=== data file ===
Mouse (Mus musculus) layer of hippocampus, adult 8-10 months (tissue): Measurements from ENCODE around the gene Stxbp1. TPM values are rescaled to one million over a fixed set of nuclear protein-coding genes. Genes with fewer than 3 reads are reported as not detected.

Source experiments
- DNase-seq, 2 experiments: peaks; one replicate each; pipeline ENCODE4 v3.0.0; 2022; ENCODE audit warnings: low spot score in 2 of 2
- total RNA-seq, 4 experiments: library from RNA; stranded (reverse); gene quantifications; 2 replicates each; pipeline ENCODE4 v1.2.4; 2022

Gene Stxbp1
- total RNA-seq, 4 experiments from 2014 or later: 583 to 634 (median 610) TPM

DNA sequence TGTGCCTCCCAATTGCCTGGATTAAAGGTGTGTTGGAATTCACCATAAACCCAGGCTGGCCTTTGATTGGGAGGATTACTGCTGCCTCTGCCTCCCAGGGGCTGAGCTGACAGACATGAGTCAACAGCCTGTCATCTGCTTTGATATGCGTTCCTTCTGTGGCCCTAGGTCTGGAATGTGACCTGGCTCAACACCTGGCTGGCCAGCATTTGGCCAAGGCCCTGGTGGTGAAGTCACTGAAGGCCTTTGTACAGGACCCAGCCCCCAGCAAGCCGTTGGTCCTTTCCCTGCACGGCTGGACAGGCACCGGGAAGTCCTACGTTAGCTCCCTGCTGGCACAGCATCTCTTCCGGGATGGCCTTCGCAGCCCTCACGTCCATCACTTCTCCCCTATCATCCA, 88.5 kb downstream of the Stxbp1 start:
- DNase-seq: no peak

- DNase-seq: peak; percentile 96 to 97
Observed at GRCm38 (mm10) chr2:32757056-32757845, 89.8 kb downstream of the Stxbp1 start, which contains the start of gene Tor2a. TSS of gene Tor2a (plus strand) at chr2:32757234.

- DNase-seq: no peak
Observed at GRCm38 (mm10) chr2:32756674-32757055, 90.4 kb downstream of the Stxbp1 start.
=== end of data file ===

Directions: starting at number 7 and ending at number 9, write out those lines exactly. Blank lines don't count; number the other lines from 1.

DNA sequence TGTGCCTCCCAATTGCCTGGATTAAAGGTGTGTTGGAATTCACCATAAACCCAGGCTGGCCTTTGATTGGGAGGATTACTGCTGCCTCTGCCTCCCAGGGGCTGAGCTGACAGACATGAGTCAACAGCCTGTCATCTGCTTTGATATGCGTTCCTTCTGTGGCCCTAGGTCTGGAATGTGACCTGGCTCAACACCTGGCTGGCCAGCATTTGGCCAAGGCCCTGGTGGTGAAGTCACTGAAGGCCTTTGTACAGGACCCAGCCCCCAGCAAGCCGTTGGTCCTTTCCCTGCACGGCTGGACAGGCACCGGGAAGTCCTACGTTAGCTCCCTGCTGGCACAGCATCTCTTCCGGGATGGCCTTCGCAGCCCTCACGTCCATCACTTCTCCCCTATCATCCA, 88.5 kb downstream of the Stxbp1 start:
- DNase-seq: no peak

- DNase-seq: peak; percentile 96 to 97